Skip to main content

The best recent Jazz releases: Charles Mingus, Dave Brubeck, Chet Baker & Yannick Rieu

Never-before-heard genius from Charles Mingus, Dave Brubeck and Chet Baker. Plus, the Yannick Rieu Generation Quartet from Canada
Charles Mingus

     Mingus. Just the sound of the name conjures up fantastical images of the tortured angry artist spewing out genius in all directions. His compositions, his shouted-out vocals, his bass-playing, his bands, his sound, his total oeuvre, only Monk and Miles can dredge up such mysterious ruminations. Now we have the three-disc Mingus: The Lost Album From Ronnie Scott’s (Resonance Records), dug up from the dust-bin of history for the first time by Jazz Detective/Archeologist Zev Feldman.
     The famed British jazz room Ronnie Scott’s has hosted many a legend. Over the course of two nights—August 14 and 15, 1972—the room positively crackled with the static electricity of a master in full grasp of his gargantuan powers. It has been whittled down to two and a half hours of revolutionary music for the early '70s. It was originally set for release on Columbia Records prior to the purge. (Early in ’73, the label dropped every jazz man except Miles.) The unheard tapes have been sitting in a warehouse ever since.
     Mingus, at the time, was riding high. His depression had lifted. His status as a crazy recluse was slowly being erased with a Guggenheim Foundation Fellowship, choreographer Alvin Ailey’s The Mingus Dances, his rather shocking Beneath The Underdog auto-biography and the release of his Let My Children Hear Music masterpiece. He found himself as a bigger star than ever.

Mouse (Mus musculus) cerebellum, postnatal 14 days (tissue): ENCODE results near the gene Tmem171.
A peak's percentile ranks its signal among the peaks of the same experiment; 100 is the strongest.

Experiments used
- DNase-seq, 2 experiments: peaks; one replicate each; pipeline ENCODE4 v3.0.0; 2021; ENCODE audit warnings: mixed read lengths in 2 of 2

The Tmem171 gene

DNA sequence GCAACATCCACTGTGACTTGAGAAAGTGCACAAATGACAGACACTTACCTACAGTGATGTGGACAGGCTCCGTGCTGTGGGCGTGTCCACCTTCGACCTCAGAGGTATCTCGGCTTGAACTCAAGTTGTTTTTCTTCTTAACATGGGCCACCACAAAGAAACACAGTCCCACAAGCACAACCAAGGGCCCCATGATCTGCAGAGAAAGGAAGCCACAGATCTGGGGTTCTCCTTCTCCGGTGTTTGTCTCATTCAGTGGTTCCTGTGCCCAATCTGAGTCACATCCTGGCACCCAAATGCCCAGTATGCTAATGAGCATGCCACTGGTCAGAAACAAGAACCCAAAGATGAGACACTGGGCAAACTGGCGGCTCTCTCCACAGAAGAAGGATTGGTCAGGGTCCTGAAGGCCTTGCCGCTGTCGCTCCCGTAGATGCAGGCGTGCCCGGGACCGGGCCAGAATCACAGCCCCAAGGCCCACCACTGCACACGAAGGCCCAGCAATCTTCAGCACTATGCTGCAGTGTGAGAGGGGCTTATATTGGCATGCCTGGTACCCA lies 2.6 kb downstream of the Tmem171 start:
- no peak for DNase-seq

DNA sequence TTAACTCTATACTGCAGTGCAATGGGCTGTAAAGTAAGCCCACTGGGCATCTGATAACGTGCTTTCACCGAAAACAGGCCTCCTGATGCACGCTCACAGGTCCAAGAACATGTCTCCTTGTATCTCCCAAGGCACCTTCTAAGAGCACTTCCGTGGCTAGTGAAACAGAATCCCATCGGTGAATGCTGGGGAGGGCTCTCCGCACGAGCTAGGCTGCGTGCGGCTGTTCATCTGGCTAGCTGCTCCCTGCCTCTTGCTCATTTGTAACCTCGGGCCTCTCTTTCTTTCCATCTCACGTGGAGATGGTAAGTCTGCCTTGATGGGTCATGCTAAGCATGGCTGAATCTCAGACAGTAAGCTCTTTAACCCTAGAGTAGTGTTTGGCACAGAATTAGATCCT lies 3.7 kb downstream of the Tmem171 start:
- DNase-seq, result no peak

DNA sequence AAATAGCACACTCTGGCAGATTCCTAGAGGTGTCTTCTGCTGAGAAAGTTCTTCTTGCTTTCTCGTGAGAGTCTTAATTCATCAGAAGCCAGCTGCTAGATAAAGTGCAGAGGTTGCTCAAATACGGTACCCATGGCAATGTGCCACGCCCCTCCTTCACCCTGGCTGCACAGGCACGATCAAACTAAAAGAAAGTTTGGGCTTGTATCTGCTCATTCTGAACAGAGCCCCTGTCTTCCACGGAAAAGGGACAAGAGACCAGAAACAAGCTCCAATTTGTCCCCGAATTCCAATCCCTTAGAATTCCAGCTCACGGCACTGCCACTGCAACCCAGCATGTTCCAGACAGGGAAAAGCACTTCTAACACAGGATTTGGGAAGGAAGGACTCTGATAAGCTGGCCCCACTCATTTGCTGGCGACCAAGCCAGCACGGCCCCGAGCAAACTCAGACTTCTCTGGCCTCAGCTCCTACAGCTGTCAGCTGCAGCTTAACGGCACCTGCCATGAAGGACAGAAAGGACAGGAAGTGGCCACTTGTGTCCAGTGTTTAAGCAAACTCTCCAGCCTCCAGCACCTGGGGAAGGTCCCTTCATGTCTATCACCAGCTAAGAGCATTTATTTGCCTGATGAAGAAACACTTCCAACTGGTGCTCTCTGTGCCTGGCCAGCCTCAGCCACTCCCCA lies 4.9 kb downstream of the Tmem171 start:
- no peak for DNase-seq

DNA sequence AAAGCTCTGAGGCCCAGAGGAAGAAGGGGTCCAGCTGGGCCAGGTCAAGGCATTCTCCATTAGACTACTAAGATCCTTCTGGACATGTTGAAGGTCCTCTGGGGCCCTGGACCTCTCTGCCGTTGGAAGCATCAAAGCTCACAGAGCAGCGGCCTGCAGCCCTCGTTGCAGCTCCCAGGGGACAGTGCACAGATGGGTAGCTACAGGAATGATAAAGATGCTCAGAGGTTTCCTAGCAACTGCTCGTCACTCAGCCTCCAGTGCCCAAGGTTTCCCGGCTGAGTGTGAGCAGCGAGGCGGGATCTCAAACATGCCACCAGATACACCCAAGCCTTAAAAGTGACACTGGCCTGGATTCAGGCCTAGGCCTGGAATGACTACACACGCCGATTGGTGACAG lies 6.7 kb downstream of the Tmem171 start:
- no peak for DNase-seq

He must have been in a good mood.
     The sextet still had its two sax men—Bobby Jones on tenor and Charles McPherson on alto—but new keyboardist John Foster, new drummer Roy Brooks and a new trumpeter—a teenaged Jon Faddis—must’ve added pre-set stress. Some of the nine tracks are over 30 minutes. McPherson called it “organized chaos.” I call it the find of the year.

Chet Baker

     Jazz Detective Zev Feldman has been busy. Chet Baker Trio Live In Paris (Elemental Music) has been unearthed, dusted off and released for the first time in a gorgeous two-CD or 3-vinyl record package filled with prime ‘83/’84 Chet Baker, plus great reading/photography. It’s too bad he loved his heroin as much as he loved his music. But maybe his ravaged soul led to his artistry. (He died in ’88 at 58.) The “King of Cool” combined a hipper Sinatra vocally with an unerring sense of laid-back but dramatic trumpet flairs that could “rip your heart out” according to ‘70s sideman Richie Beirach who remembers “women and gay guys…openly weeping.” The sound is sterling, intimate, unique—no drums!—in its trumpet, bass, piano configuration. Six of the nine songs are over 14 minutes. This is mesmerizing stuff.


Brubeck Live From Vienna_Front Cover (1)

     Live From Vienna 1967 (MVD Entertainment Group), by the Dave Brubeck Trio, proves the show must go on. Something happened to sax man Paul Desmond in Germany after a gig. He went out with an old friend on the night of November 10 in Hamburg and disappeared, not showing up at the airport or the club in Vienna. Forced to literally improvise, pianist Brubeck, bassist Eugene Wright and drummer Joe Morello were troopers, delivering this magnificent set of WC Handy (“St. Louis Blues”), Steven Foster (“Swanee River”), Billy Strayhorn (“Take The A-Train”), Walt Disney (“Someday My Prince Will Come” from the 1937 cartoon Snow White and the Seven Dwarfs), 19th Century Spanish folk song “La Paloma Azul” and Brubeck’s own ”One Moment Worth Years.” As his son Chris Brubeck says, “he, Gene and Joe got thrown a curve ball and knocked it out of the park!”


Yannick Rieu

     Some truly great jazz has been coming out of Canada for years now, not the least of which is the Yannick Rieu Generation Quartet’s Qui Qu’en Grogne (Yari Productions). With two generations of players on eight Rieu originals evoking the classic sax/piano/bass/drums tradition, sax man Rieu--active since 1988--takes what could have been an exercise in by-the-numbers tribute-love to adventurously stretch it via futuristic arrangements that show verve, daring, acrobatic drama and a penchant for creating new out of old.